Posted tagged ‘behavior’

When Someone Invades Your (Starbucks) Space

October 6, 2018

WORDS FROM W.W.                                                            October 6, 2018

                        

It’s a dilemma that is rapidly becoming a problem! Someone has been sitting on my stool at Starbucks, the last stool on the right at the counter that looks out towards Pike’s Peak!

It’s where I almost exclusively write my blog post! It’s my space to create, my stool to be cool!

What should I do? The man who has been sitting there doesn’t understand the history. It’s like the three bears coming home and finding Goldilocks eating their porridge!

I’ve thought about yellow caution tape wrapped around the seat, but, of course, the Starbucks corporation would probably frown on that idea. I wouldn’t want it to become another national news story about putting someone in his place…that is, anywhere that is not my space!

I mentioned it to one of the baristas who knows of the guy’s error in java judgment. She knows that stool is where I sit and gives me a look of disbelief and sympathy each morning it happens. 

“Can you tell him to move?”

She looks at me with concern and compassion and says, “No.”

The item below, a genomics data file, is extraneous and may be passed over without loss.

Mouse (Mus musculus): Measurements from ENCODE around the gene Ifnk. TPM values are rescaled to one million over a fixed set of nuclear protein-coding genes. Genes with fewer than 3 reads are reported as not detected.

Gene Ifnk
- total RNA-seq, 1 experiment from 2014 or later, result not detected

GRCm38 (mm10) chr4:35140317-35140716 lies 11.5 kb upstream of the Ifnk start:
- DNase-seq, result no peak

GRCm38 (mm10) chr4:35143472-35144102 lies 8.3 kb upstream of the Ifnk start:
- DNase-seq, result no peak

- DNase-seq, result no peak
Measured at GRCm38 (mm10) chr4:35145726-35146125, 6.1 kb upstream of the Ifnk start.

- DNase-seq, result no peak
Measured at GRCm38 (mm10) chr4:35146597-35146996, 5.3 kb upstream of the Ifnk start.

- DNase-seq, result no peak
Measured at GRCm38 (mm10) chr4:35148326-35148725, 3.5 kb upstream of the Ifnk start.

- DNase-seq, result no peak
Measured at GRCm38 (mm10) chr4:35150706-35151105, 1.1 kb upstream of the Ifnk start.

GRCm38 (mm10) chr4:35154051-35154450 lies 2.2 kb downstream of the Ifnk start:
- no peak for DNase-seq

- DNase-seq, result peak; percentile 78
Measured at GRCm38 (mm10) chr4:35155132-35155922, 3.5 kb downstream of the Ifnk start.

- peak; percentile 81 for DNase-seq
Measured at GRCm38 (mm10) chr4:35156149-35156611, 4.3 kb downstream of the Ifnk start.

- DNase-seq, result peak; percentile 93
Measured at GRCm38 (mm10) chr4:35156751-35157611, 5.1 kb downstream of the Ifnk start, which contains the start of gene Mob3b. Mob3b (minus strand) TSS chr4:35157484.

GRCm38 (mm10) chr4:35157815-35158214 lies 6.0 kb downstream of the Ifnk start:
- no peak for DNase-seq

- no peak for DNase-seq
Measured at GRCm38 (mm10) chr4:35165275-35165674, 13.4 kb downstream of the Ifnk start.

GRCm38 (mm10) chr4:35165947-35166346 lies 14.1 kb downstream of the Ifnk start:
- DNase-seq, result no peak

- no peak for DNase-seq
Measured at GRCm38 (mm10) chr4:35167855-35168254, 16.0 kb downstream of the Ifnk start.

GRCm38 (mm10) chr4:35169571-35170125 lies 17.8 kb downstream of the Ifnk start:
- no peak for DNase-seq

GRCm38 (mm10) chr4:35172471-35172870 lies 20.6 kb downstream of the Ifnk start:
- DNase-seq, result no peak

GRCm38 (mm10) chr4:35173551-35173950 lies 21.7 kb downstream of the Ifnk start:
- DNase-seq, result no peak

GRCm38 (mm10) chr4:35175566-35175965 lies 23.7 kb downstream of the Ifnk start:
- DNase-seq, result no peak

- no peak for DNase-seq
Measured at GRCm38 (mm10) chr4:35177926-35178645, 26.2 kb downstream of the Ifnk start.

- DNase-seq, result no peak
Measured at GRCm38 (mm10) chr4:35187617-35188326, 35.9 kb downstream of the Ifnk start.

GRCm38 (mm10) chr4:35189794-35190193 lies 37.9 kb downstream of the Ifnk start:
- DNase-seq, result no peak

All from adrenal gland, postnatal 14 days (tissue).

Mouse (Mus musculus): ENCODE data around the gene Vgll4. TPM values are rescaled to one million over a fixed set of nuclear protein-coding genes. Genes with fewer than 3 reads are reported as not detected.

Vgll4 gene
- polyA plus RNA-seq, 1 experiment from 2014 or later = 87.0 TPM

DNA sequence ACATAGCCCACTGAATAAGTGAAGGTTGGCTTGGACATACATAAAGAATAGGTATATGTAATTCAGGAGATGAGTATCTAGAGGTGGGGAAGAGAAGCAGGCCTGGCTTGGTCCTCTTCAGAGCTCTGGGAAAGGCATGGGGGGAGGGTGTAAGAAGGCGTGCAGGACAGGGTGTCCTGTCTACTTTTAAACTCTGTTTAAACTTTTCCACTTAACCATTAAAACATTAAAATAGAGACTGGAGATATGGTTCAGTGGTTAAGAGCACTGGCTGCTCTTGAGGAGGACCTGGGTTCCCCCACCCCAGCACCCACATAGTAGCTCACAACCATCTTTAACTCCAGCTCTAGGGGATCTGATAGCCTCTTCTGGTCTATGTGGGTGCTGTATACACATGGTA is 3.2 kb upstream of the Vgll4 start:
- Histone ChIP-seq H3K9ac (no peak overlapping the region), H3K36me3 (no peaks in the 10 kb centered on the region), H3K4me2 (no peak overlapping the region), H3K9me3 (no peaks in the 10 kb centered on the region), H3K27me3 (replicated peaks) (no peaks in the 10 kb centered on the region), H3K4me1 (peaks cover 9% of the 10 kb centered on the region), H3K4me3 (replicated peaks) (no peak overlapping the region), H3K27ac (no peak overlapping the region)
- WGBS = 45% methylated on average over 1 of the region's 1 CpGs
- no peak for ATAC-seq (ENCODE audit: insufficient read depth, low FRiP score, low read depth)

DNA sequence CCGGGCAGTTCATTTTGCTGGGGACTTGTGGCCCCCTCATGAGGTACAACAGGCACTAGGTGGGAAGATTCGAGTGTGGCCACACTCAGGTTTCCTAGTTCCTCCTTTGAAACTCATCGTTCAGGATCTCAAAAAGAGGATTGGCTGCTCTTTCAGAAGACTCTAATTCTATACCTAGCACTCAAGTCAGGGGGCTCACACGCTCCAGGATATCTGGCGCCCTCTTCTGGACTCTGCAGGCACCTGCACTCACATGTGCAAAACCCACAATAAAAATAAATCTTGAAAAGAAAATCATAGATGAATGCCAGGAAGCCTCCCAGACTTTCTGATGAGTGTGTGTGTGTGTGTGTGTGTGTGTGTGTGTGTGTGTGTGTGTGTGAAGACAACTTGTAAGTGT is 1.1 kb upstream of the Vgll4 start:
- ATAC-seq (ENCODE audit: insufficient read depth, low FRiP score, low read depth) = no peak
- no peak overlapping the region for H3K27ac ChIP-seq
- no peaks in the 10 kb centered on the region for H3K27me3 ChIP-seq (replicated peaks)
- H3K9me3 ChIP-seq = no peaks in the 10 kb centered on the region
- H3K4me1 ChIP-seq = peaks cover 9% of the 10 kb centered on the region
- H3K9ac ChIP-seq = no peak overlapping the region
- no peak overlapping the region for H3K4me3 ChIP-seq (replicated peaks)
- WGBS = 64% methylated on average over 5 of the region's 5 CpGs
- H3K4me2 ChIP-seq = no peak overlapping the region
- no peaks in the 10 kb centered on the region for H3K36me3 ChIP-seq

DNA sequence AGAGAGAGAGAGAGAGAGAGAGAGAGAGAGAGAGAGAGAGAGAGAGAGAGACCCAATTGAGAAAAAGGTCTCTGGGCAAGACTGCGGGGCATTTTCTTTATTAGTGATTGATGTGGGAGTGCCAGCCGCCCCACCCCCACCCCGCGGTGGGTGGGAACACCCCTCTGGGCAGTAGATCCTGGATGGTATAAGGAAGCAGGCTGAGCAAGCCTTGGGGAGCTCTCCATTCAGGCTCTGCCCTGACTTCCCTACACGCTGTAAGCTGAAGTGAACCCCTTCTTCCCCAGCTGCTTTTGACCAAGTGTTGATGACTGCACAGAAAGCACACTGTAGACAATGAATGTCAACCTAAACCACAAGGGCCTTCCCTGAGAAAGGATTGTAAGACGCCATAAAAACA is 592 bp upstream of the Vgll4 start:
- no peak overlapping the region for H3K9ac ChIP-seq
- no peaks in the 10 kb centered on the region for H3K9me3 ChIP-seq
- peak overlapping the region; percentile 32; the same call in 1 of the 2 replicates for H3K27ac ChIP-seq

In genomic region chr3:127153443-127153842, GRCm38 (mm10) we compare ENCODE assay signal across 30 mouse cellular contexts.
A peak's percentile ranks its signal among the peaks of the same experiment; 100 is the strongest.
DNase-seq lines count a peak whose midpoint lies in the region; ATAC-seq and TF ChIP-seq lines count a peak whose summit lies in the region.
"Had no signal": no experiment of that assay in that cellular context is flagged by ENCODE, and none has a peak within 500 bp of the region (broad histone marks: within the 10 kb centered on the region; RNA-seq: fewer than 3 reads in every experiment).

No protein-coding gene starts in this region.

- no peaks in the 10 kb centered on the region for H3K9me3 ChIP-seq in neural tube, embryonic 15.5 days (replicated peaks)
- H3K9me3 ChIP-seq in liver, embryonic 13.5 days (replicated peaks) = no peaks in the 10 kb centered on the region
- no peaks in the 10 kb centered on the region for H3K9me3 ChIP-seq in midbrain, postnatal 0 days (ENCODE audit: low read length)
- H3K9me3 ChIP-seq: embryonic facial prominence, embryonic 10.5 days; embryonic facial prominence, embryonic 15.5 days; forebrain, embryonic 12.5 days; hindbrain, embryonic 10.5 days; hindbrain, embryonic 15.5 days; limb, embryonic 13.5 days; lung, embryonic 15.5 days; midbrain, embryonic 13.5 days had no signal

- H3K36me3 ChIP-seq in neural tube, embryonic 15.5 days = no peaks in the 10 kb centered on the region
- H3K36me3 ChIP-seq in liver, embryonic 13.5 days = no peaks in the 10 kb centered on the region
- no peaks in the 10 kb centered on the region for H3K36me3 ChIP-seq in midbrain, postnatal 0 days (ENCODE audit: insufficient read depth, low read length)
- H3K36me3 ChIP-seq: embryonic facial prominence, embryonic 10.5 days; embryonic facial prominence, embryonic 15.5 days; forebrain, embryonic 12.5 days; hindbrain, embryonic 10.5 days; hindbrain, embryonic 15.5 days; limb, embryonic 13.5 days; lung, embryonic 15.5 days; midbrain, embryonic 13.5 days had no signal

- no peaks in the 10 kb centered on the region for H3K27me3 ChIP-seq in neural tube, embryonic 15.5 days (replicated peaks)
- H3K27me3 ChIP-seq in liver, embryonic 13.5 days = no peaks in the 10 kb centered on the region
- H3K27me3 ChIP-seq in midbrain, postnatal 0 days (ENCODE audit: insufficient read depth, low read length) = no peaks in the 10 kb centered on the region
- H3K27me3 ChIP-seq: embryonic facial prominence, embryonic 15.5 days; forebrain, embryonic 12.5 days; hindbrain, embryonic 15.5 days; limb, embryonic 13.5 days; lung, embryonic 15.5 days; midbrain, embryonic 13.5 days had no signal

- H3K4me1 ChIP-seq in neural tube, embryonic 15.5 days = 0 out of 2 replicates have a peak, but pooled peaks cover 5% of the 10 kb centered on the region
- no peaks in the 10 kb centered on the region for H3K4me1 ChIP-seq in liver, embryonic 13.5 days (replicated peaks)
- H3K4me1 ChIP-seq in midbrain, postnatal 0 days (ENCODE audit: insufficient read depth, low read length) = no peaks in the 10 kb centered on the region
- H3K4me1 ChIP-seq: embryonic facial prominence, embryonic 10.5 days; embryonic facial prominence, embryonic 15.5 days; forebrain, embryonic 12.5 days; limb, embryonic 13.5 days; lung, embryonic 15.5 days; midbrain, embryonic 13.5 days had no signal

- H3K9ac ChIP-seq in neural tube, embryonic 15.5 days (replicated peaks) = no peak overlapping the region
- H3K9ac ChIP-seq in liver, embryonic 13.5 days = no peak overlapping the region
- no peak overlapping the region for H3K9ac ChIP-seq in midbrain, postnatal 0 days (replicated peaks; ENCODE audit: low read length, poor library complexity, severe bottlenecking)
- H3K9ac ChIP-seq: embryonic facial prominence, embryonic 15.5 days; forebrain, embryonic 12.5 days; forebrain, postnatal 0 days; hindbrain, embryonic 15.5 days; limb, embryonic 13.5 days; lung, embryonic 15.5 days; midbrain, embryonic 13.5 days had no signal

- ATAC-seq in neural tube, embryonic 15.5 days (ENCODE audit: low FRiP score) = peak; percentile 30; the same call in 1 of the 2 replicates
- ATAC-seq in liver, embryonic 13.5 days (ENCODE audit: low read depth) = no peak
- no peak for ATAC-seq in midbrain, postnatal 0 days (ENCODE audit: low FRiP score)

“Well, what time did he get here this morning?”

“I don’t know,” she responds. “He was here before I got here!”

Perhaps that’s what I’ll have to do…arrive earlier, be standing at the door as Starbucks opens at 4 A.M. Then I could take note of when the trespasser arrives and snicker! Of course, I’d have to go to bed about 8:00 the night before and Carol would be asking what in the world is going on with me?

“I’ve got to get to Starbucks when it opens. There’s a guy who’s been sitting on my stool!”

Carol will look at me like a DMV license renewal clerk. “What is this, Bill? Some kind of coffee version of Black Friday? Are you going to rearrange your whole life around the need to sit on a certain stool at Starbucks?”

“Yes!”

“Just find a different stool!”

I gasp at the idea. “That’s like me telling you to find a different husband!”

“No, it’s not even close, but if you go looney over a coffee shop stool it might be a possibility! Doesn’t this sound a little bit like when one of the grandkids is playing with a toy that one of the other grandkids wants to play with? All the one without can think about is that one toy, even though she’s surrounded by a roomful of other toys.”

“No, doesn’t sound like that at all.”

So I guess I need other options! Perhaps I could carve my name into the wood on the counter with the words “Space Reserved For” etched in before it. 

Here’s the thing! I’m substitute teaching 3 to 4 days a week, so I’ve become inconsistent in my occupying of my spot. I’ve just come to expect that it will be there when I’m there, like a college student returning home on break and expecting his old room to still be the same, and to be his!

Next week, however, I’m teaching Monday, Tuesday, Thursday, and Friday. Wednesday is the only day, except for the weekend, where I can get to my stool. HE will probably be there, and I’ll sense the creative juices draining some my existence.